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Framing advise


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TGR
Member
Joined: 05 Jan 2011
Posts: 10
Location: Texas
Framing advise     Reply with quote  
 
 
3:44 pm Mar 01, 2012

any tips for framing my masterpiece.. Very Happy MidSummers eve (picts to follow shortly as i am 95% finished)... and looking forward to the completion of the framing process... I have questions like:

* type of board to mount fabric
*any special hints for attaching fabric to mount board
*frame ideas
*to matt or not to matt

any help would be GREAT
Divecat
Member
Joined: 03 Apr 2008
Posts: 172
Location: England
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10:37 am Mar 03, 2012

Hi TGR

Welcome to SQ!

I noticed you had a lot of looks but no posts, so I thought I'd put my two penneth in.

I personally am not adept at framing at all, so I have found a great framer who does it locally. I know this can double the cost of the whole stitching project, but this guy can do it a whole lot better than me!

I know there are several board members who do frame themselves, so hopefully they'll stop by soon to offer some more practical advice.

Looking forward to seeing your update pictures.

Best wishes - Christine Stitching
rifestitch
Member
Joined: 16 May 2005
Posts: 639
Location: North of Atlanta
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12:50 pm Mar 06, 2012

I do some of my own framing these days, simple, smaller pieces - purely due to the fact that having it done at a framer is EXPENSIVE. Here are a few things to take into consideration if planning to do your own:

1) Acid Free Foam Core - I do NOT recommend that awful sticky mounting board, I've seen projects that were put on that years later, and they have a tendency to be discolored, pulled away when the adhesive gives out, and generally not very lasting.

2) Pin or Lace - this is how you need to decide how to mount your piece onto the foam core. Some people have a huge issue with pinning, for fear of the pins rusting. In my experience a) most straight pins are of stainless steel so won't rust (even says so on the package), and b) even living in a high humidity area, how much moisture is your piece REALLY going to come into contact with? Unless you hang it in the bathroom where your teenage sons take 2 twenty-minute showers a day, I think this is pretty minimal. Lacing takes a bit of practice (you can find several tutorials online) and eliminates the need of pins, though many will pin the piece to position it, get it laced, then remove the pins. Personally, I use both - I pin the whole thing, and then, if I have a large bulk of fabric on the backside, I will often lace it to keep it laying neat, even though I will cover the back with brown paper.

3) Matting OR a spacer - which depends of if you are putting glass in the frame. IF you use glass, you do NOT want the glass to sit right on the stitching, so either matting or frame spacer should be used. If you aren't using glass, then to mat or not is entirely your choice. You MAY need extra fabric to get the piece mounted if you mat - the foam core will be the same size as the mat, which will be X inches wider all around then the finished piece. Not a big deal, though, you can easily sew a piece of muslin along the edge of your fabric to give you something to stretch around the foam core.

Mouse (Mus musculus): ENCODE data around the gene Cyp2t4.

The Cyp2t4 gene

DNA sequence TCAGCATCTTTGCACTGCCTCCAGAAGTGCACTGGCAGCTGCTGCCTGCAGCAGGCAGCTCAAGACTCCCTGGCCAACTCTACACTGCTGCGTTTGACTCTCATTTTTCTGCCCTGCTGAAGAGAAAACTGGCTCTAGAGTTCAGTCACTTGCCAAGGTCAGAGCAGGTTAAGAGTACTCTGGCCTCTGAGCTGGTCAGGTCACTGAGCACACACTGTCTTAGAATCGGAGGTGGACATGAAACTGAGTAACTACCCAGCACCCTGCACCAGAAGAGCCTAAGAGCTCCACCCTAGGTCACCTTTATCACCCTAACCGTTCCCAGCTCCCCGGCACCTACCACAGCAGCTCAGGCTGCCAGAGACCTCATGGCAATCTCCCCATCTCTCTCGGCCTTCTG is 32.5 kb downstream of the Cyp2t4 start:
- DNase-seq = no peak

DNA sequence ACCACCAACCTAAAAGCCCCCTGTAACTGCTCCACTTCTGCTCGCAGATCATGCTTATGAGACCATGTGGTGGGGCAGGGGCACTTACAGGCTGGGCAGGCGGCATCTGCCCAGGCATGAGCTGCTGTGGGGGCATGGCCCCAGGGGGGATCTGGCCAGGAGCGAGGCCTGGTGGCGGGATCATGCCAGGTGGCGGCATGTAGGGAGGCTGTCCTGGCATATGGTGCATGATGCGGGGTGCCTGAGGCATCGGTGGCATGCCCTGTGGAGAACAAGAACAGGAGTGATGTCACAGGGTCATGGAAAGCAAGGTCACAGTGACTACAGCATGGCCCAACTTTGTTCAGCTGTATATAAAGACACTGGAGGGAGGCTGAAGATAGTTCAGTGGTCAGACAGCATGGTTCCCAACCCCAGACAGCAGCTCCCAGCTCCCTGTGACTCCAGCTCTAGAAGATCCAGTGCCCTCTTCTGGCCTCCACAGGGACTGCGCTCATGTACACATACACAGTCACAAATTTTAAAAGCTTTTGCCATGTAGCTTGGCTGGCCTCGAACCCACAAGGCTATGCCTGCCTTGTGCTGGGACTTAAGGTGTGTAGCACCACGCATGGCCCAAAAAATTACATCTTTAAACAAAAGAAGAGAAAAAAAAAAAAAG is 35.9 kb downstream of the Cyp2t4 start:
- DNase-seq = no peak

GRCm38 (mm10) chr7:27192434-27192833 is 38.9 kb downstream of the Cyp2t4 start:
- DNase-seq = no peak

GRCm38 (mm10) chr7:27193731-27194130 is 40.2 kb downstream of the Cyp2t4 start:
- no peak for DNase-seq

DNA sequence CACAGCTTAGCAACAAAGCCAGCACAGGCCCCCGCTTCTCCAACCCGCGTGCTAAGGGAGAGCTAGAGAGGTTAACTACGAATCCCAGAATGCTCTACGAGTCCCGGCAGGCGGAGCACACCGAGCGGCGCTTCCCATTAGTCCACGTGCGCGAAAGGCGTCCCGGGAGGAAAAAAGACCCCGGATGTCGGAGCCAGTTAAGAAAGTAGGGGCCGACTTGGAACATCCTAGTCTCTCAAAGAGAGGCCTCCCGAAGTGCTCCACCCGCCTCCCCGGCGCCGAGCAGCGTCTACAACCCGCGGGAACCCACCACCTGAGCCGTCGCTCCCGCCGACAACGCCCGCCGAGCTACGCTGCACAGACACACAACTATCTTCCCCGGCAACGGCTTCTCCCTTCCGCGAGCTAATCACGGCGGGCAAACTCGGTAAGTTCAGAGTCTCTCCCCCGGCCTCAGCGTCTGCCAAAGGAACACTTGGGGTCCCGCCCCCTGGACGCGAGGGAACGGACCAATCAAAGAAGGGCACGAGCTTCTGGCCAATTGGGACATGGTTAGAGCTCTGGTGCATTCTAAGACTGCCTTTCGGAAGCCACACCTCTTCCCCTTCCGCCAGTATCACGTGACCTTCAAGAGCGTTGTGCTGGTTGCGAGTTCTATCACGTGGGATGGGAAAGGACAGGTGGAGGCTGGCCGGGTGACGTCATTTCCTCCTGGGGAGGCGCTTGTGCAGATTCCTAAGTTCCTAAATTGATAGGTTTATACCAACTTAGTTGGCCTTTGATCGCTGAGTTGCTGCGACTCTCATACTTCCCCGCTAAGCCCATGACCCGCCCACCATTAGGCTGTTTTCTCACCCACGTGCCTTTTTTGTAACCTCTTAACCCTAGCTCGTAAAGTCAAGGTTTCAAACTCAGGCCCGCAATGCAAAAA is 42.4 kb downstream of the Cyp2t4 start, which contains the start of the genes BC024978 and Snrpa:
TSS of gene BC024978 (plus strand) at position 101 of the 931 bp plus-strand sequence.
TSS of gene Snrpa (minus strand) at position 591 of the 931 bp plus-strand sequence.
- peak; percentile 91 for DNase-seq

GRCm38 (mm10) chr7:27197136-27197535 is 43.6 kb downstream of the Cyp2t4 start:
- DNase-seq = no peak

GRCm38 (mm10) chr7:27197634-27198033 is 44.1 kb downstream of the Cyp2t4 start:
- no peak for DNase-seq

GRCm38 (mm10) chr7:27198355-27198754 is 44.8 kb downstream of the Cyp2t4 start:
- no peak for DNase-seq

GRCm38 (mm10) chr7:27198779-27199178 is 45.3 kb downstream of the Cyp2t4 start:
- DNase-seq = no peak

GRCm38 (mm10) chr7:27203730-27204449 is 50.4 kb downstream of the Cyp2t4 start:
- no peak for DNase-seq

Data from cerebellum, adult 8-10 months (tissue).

4) The frame itself is again personal choice/style - there is no right or wrong frame, if that's what you are asking? I don't know where you are, but I do have a couple of online frame shops that I use:
Frames By Mail: http://www.framesbymail.com/
Picture Frames: http://www.pictureframes.com/scripts/WebObjects/PictureFrames.woa/wa/Home

I have used Frames By Mail the most often, and am reasonably happy with their services. They are a tad more affordable, too, and if you sign up for their e-mails, they have frequent sales on some things. I also buy open-back frames from Hobby Lobby and places like that, though more often than not, my pieces don't fit standard sizes....

Hope this helps a bit, gives you a jumping-off spot Smile
emmadragon
Member
Joined: 07 Aug 2009
Posts: 45
Location: Huncote, Leicester, England
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5:49 am Mar 09, 2012

1) Acid Free Foam Core - I do NOT recommend that awful sticky mounting board, I've seen projects that were put on that years later, and they have a tendency to be discolored, pulled away when the adhesive gives out, and generally not very lasting.

I second this, although I use acid free mount board instead of foam core. Foam core makes the whole thing very thick, and it can be hard to find a frame with a rebate (the bit the glass and picture sit in) deep enough. I have some pieces that I had framed for me some years ago and the framer used sticky mount board, much to my disgust, and they now all need washing and re-mounting to get rid of the sticky residue and remove the wrinkles.